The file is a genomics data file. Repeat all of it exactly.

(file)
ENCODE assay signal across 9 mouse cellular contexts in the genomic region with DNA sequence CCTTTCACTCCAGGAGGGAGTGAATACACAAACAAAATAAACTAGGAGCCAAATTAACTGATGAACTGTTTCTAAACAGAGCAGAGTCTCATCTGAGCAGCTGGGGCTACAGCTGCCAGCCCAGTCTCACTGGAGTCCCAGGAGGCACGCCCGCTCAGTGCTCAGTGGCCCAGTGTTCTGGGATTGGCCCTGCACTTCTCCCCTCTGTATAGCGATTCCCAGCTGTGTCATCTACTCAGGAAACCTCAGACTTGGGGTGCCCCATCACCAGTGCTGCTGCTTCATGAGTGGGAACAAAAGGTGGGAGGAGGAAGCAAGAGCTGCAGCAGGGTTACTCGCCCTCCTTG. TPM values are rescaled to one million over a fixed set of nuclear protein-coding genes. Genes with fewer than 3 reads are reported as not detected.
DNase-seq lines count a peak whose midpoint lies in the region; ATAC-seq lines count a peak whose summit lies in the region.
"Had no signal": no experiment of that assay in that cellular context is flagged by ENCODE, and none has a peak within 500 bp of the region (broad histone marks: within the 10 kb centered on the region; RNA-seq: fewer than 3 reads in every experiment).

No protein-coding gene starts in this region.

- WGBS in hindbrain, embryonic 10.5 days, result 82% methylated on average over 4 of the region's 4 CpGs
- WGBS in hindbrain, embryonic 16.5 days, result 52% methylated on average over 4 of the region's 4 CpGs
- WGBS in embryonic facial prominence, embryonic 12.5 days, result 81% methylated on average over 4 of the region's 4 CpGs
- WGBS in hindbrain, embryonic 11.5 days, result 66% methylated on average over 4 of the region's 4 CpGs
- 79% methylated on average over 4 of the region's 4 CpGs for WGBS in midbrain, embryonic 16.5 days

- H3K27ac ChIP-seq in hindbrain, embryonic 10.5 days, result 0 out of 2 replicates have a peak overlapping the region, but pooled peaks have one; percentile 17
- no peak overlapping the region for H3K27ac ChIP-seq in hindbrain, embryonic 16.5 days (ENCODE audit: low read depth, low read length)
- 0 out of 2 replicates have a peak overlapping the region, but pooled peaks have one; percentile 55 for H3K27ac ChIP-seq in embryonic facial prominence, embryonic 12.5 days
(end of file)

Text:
ENCODE assay signal across 9 mouse cellular contexts in the genomic region with DNA sequence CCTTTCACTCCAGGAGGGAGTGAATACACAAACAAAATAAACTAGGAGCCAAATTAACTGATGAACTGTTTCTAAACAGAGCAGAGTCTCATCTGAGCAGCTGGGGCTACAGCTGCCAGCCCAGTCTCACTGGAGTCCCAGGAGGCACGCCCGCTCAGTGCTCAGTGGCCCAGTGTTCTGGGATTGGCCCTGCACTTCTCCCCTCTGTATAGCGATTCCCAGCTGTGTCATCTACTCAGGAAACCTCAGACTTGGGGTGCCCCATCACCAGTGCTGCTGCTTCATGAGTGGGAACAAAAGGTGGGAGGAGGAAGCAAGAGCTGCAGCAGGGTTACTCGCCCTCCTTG. TPM values are rescaled to one million over a fixed set of nuclear protein-coding genes. Genes with fewer than 3 reads are reported as not detected.
DNase-seq lines count a peak whose midpoint lies in the region; ATAC-seq lines count a peak whose summit lies in the region.
"Had no signal": no experiment of that assay in that cellular context is flagged by ENCODE, and none has a peak within 500 bp of the region (broad histone marks: within the 10 kb centered on the region; RNA-seq: fewer than 3 reads in every experiment).

No protein-coding gene starts in this region.

- WGBS in hindbrain, embryonic 10.5 days, result 82% methylated on average over 4 of the region's 4 CpGs
- WGBS in hindbrain, embryonic 16.5 days, result 52% methylated on average over 4 of the region's 4 CpGs
- WGBS in embryonic facial prominence, embryonic 12.5 days, result 81% methylated on average over 4 of the region's 4 CpGs
- WGBS in hindbrain, embryonic 11.5 days, result 66% methylated on average over 4 of the region's 4 CpGs
- 79% methylated on average over 4 of the region's 4 CpGs for WGBS in midbrain, embryonic 16.5 days

- H3K27ac ChIP-seq in hindbrain, embryonic 10.5 days, result 0 out of 2 replicates have a peak overlapping the region, but pooled peaks have one; percentile 17
- no peak overlapping the region for H3K27ac ChIP-seq in hindbrain, embryonic 16.5 days (ENCODE audit: low read depth, low read length)
- 0 out of 2 replicates have a peak overlapping the region, but pooled peaks have one; percentile 55 for H3K27ac ChIP-seq in embryonic facial prominence, embryonic 12.5 days